The Pioneer Nature Trail, an easy one-mile hike, offers a chance to get acquainted with the reserve’s primeval forest and its tallest and oldest redwood trees, including Parson Jones and Colonial Armstrong, both of which are more than 1,000 years old. For those ready for a challenge, trails extend for as long as 10 miles.
Carbon Canyon Regional Park
While not exactly wild nature, Carbon Canyon is worthy of a visit. At three acres, it’s the largest grove of redwoods in Southern California, planted in the 1970s by a local bank using leftover seeds from a new-customer promotion. The trees are smaller than their northern cousins—they’re simply not built for Orange County’s climate—but they offer a peaceful and shady respite from the region’s ample sunny days. Find them about a mile into the park via the Redwood Trail; the walk is lined with benches and makes for accessible appreciation of these southern stalwarts.
Jedediah Smith Redwoods State Park
Just a few miles south of the Oregon border, Jedediah Smith Redwoods State Park rakes in the superlatives and accolades: 7 percent of the world’s old-growth redwoods are found right here; visitors can kayak and snorkel in the Smith River, the longest major free-flowing river in the state; and Jedidiah Smith campground is the only spot in any of the Redwood National and State Parks where you can sleep among the giant trees.
Thanks to a $4 million project, the Grove of Titans—some of the largest redwoods by volume—is now accessible via boardwalk. With no roads bisecting the park’s core, those in search of off-grid adventures should scope out the main backcountry route, the Boy Scout Tree Trail, a 5.3-mile out-and-back hike through a silent, undeveloped, truly old-growth expanse.
Reinhardt Redwood Regional Park
If you or your pup needs a quick urban escape, check out Dr. Aurelia Reinhardt Redwood Regional Park, just 15 minutes from downtown Oakland. While second- and third-growth trees anchor the park’s landscapes, these vertical giants still reach as high as 150 feet.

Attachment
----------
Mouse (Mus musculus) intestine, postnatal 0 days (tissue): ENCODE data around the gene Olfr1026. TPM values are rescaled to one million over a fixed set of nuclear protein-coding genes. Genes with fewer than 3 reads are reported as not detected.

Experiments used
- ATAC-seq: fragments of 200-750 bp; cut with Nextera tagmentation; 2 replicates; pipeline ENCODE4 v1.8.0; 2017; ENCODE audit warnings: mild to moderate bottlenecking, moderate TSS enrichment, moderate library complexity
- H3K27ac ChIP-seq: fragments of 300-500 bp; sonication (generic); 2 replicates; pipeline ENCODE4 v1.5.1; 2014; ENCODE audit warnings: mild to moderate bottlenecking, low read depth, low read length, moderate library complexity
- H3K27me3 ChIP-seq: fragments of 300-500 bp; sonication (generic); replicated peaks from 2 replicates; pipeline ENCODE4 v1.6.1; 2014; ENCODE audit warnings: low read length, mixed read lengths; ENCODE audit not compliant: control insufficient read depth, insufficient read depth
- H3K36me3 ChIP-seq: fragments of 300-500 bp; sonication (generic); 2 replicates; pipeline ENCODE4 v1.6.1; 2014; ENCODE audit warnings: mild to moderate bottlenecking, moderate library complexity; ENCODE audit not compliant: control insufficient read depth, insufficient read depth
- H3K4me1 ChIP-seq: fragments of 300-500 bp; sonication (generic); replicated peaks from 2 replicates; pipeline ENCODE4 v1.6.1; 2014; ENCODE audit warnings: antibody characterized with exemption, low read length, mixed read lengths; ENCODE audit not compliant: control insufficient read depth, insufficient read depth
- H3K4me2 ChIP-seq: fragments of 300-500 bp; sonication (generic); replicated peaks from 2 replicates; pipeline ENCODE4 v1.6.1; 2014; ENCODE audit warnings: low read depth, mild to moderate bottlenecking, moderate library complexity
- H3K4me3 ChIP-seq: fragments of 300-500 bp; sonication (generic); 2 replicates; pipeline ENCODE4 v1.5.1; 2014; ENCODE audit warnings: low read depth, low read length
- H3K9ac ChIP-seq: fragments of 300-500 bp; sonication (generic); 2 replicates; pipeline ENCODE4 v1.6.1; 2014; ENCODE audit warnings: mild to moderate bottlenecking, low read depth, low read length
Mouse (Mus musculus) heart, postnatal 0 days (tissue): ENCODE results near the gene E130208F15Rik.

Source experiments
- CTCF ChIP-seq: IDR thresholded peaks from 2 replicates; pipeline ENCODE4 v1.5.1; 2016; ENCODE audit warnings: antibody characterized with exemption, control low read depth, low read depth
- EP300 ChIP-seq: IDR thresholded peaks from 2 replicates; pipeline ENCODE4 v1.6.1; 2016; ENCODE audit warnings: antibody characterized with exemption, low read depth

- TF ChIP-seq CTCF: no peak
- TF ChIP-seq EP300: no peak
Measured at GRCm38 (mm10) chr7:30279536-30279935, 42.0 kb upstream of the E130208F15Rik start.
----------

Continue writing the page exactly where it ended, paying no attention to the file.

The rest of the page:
Once here, stop by the Old Growth Redwood Heritage Viewing Deck and Interpretive Exhibit to learn about the park’s megafauna, and look to the six-mile Stream-French-Chown Trail loop from Canyon Meadow for the deepest immersion into the Bay Area’s former standing glory.
Calaveras Big Trees State Park
Encompassing two groves of giant sequoias, Calaveras’s aptly named “big trees” spread out to 30+ feet in diameter. The grandest giants stand guard in the less-trafficked South Grove, with looped hiking trails wandering underneath the high canopy for 3.5 to 5 miles.
North Grove, more accessible and popular, includes two history lessons: the Discovery Tree, now a helipad-sized stump, and “Mother of the Forest,” the second-largest tree in the park, stripped bare of her bark and now a snag, a standing dead tree. Both fellings—settlers were looking to monetize the trees’ existence—sparked outrage in the 19th century and helped spawn California’s conservation movement, inspiring the parks we benefit from today.
Despite modern-day protection, these beloved trees are more threatened than ever because of increasing temperatures and rampant wildfires. Always do your part to protect this fragile environment: Avoid overcrowded parks, stay on trails, and leave no trace.